Friday, August 10, 2007

Yoga in the Garden - Ready 1,2,3

I do some Yoga on my own at home and at our health club. I took a few classes many years ago but most of what I do I learned from a book. Mars however regularly attends workshops at a local studio and really enjoys it. So I was thinking that maybe I should get back into the yogatorium for some formal training. Then I took a look at what I regularly do in my gardens and decided that I didn't really need to.

From my experience I know that most yoga sessions consist of three basic segments: (1) the intention, (2) the poses and (3) Savasna.

In my own homegrown version, I always skip the first part. That's because in the classes that I've taken I have never been able to figure out what I'm supposed to think or say. I mean it sounds simple enough. All of the students are seated in a circle with our legs crossed in that incomprehensibly uncomfortable position that somehow is supposed to free your mind from your body if only you could stop thinking about the intense burning sensation that is emanating from the tenth vertebra and radiating through both hips, down the legs, and shooting out of the tops of your toenails.

The teacher, whose normal stance makes the most ramrod military academy cadet look like Quasimodo and who actually can, from a standing position, get into and out of this seated posture unassisted, says sweetly "And what would you like to get out of today's practice?" Followed by the dreaded phrase "I will share my intentions first."

Some of the students seize this moment like an eager Miss America contestant being asked which of the world's problems she is going to solve while wearing the crown - "I would like to eradicate poverty and hunger by being a role model of a well-paid and properly nourished attractive young women". And they make sincere eye contact with even those of us who are trying to crawl under our yoga mats in hopes of invisibility while we simultaneously try to force some thought into our heads other than "Uh, uh, Idaknow. Feel good maybe."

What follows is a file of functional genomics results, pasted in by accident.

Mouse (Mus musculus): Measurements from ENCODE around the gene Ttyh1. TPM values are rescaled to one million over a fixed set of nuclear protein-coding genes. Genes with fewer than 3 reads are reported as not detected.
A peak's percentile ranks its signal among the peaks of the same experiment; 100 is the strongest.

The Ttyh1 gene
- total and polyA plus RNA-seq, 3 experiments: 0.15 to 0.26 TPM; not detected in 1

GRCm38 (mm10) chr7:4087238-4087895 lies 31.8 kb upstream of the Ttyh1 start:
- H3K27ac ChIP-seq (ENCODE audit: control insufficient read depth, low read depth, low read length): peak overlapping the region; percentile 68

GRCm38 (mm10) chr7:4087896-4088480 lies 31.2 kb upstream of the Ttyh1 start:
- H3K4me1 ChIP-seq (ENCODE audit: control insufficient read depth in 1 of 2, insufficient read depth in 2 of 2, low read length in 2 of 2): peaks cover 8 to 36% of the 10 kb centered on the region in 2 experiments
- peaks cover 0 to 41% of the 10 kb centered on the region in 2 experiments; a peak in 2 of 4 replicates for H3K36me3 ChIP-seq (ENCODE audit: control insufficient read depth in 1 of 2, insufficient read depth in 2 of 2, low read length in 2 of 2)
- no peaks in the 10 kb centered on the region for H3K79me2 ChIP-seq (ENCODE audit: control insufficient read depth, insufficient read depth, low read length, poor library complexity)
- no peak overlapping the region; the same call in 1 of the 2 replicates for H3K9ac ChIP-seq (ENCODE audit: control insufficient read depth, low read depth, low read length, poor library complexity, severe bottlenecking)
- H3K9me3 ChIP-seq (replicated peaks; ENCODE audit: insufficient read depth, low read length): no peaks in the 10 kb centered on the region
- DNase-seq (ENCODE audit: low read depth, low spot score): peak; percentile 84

When I'm gardening however I have no problems at all with intentions. In fact I have hundreds of them - "remove all of the weeds, never have the bushes look like they need a trimming, give the plants just the right amount of water...". The path to my garden is paved with them. And the best part is the next day most of them are still around to use again.

Part (2) the postures.

This for me is the heart and soul of the yoga experience. Twisting and turning my body into impossible positions and holding these poses for infinitely long periods of time while attempting to control my breathing and pinpointing all of my attention on the task at hand is my kind of exercise. And I get it in my own gardens whenever I gyrate myself into the midst of the shrubbery so focused on the weeds and other overbearing plants that need removal I am unaware of the movements I have performed and muscles I have used until hours later when I emerge sweaty and muddy from my transcendental state unable to achieve anything other than the most rudimentary pre-bipedal stature.

Finally there is Savasna "an opportunity to rest and cool down after the practice and to allow the tension, tightness, and toxins dislodged by the practice to be carried be motionless and without thought." Savasna is normally "performed" in the dark on your back with soft music playing in something that is called the "corpse position." It is as you can imagine a highly desired state of "yo".

Well, after an afternoon of yard work, just give me a lawn chair, a shady spot and a cool breeze and I am there like white on rice. It is undoubtedly the gardening (and yoga) thing that I do best. And that zzz'ing sound you hear is just all of my charkas being realigned - which of course is what I intended to get out of this day's practice anyway. Along of course with an end to famine, pestilence and death.

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